Karl Hughes: And then, there’s a lot of times a speaker dinner or speaker after hours event where you’ll get to meet some of the other speakers. Try to get some details on that. Make sure you go to those. I found those to be one of the most fun and helpful networking events in tech. You get to sit down with a bunch of other speakers. I always feel way outclassed by these people. They are way sharper than me, more experienced, and it’s always fun to learn from them and just try to pick their brains. And then, as you get closer to the date, hopefully you’re practicing, you’ve got your slides going, all that good stuff.
Some of the other things you want to think about are are you going to go to other sessions, which I would recommend that you do, but you may want to look at the schedule and see what other sessions would be fun to attend. Maybe there’s other speakers you know, things like that. You want to also think about how you actually get to the conference from wherever you’re staying if you’re not staying in the conference hotel. There’s all this logistical stuff is my point that they don’t necessarily give you. Be ready for it. And then, once you get there, what I like to do is try to test out my laptop and presentation on the exact same equipment that I’m going to be giving it on because in most cases, the event venue will have projectors and all that stuff that you can plug right into, but you want to try it ahead of time so that you’re not debugging live if it doesn’t work, and you have hopefully a backup plan of email your slides to somebody or something like that.
And then, the other thing to think about here is what happens when inevitably you’re giving a talk and the wifi goes down. Do you have all your slides backed up? Do you have a video of your demo you were going to give? All this stuff that could go wrong because there’s that whole if it could go wrong, it will go wrong at some point. If you speak enough, you’re going to hit one of these times. Just be ready for that. I’ve unfortunately seen speakers who didn’t have a backup plan and something went wrong, they forgot their slides or lost them or the power went out, something weird. They were just stuck. There’s nowhere to go. You can’t avoid all of that, but try to think about that. When you get there, you’re getting up to your time, it’s closer, figure out what your prep needs to be.
Some speakers I’ve talked to, they have funny little rituals they go through. You don’t have to have anything really cool, but one of my favorites is Alex Lakota. He is a speaker and he goes into the bathroom before his talk and just starts celebrating, just acting like he won something. He’s like, “It doesn’t matter what. I just want to get in there and get pumped up, get that energy going, get moving, get jacked up.” He’ll just beat on his chest. That’s how he gets himself hyped up. You don’t have to go that far if you don’t want, but I think it’s good to have … A lot of people have pump up songs they listen to or they’ll run around the building real quick [inaudible 00:41:55] 30 minutes before just to get their blood moving. I don’t know. Figure out what works for you.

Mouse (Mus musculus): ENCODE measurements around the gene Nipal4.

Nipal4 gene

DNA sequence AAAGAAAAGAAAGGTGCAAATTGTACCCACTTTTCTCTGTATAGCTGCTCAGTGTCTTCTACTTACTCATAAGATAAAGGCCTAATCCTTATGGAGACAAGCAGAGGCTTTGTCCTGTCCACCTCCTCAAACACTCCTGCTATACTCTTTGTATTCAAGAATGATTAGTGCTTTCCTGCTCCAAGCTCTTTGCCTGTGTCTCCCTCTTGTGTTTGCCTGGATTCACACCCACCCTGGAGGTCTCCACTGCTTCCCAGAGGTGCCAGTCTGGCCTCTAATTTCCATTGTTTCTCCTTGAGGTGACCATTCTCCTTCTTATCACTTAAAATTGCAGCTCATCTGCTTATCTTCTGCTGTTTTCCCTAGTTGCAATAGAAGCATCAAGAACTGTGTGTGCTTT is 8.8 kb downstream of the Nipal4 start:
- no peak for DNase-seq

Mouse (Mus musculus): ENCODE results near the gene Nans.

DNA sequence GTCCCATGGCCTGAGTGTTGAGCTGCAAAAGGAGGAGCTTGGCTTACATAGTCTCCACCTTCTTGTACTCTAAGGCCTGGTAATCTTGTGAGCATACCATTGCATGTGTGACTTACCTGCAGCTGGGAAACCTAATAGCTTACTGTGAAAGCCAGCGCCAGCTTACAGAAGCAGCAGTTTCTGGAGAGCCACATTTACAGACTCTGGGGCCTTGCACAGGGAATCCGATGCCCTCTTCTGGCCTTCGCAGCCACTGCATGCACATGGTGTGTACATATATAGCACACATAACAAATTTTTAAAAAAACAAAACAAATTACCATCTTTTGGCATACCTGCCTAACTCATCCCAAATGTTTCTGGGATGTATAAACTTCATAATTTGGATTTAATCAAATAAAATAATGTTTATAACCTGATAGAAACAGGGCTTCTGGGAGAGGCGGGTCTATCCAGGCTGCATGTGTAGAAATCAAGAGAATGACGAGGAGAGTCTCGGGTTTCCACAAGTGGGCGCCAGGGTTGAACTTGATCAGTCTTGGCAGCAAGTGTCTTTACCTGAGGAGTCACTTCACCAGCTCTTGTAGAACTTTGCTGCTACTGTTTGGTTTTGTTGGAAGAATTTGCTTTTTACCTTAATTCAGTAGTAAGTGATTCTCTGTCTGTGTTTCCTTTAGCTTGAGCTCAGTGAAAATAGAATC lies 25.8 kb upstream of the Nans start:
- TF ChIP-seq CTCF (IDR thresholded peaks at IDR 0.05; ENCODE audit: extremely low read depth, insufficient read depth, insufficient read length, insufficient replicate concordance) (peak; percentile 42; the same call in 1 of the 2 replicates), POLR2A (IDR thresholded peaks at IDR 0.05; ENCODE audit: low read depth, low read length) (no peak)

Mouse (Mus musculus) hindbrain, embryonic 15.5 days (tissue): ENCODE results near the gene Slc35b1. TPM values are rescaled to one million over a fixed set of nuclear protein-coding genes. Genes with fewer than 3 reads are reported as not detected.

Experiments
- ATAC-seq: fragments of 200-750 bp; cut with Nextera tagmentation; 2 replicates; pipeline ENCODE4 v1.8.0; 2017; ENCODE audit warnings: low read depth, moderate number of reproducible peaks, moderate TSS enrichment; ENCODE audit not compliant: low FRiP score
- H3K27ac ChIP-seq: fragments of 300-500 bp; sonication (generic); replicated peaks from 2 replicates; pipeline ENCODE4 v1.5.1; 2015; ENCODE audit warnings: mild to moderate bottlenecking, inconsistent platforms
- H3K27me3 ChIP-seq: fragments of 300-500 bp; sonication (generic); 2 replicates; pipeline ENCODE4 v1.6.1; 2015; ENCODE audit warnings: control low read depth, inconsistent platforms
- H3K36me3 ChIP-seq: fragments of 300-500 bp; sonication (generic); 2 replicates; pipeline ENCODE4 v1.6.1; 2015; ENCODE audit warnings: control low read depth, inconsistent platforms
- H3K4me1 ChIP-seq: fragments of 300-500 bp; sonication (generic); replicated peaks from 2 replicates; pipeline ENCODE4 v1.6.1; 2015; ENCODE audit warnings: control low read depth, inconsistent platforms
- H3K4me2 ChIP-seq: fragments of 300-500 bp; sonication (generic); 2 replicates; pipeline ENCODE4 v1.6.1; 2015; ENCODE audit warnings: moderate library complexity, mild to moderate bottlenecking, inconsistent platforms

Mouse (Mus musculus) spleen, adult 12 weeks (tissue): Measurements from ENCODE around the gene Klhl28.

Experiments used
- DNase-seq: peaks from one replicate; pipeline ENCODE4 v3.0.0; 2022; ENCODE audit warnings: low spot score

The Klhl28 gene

And then, as you give your talk, start thinking about … As you sort of wind down, you have to decide if you’re going to give questions time or not, and that you probably want to think about ahead of time. A lot of conferences will either say we do or don’t encourage questions, but if they don’t say you can pick what you want to do. You can tell people either I’ll take questions while I’m on stage or maybe tell them I don’t take questions on stage, but afterwards come meet me in the hallway. I’ll hang out there for a few minutes. That can be good too if you don’t want to get yourself on the spot, which can feel a little awkward.
Adam: Yeah. What’s your preference on questions?
Karl Hughes: I enjoy them, but I understand why people don’t always. I don’t think there’s a right and wrong answer. I think it’s what works for you. I like the ability to get the audience involved, and so when someone asks a question and even if I don’t know it, I’m okay with pushing it off to another audience member saying I’ll look it up and get back to you.
Adam: There’s always somebody at the conference who asks a question and then it’s not even a question. It’s you talking and any questions, and there’s somebody who is like, “That was neat. Let me tell you something I did that was better.”
Karl Hughes: Yeah. That does happen. That’s probably a big part of why some speakers don’t like questions because that’s just very distracting and annoying. I don’t know. I always look at this like I just got my 45 minutes to talk on stage. If you want to have two minutes, I don’t care. I’m not going to fight you.
The Benefits Of Tech Conference Speaking
Adam: Nice. Now, you’ve done it, you’ve completed your goal. Was it everything you thought it would be to be a speaker?
Karl Hughes: Yeah. I guess I’m still doing it. I really enjoyed it. The biggest takeaways have been I enjoy the chance to travel and meet people that I never would’ve had the opportunity to meet in person before. Whether those are attendees or other speakers or the organizers, the connections to me are the really most valuable thing because at the end of the day, you can probably go online watch a lot of these conference talks in video form, so the information itself is going to be available soon, but the face time you get with other humans is not easy to replicate in other places.
Biggest takeaway has been that. I still do it because I enjoy all that side of it, so I don’t think I’m going to stop completely, but I’ve definitely slowed way down. I’m trying to do more like two conferences a year, which seems like a nice number for me partly because I just had a family, just had a baby, so adding to the family. It makes it a little harder to get away and I feel like I enjoy being home as well because having a new baby is a whole new experience at home. Doing less, but still doing some.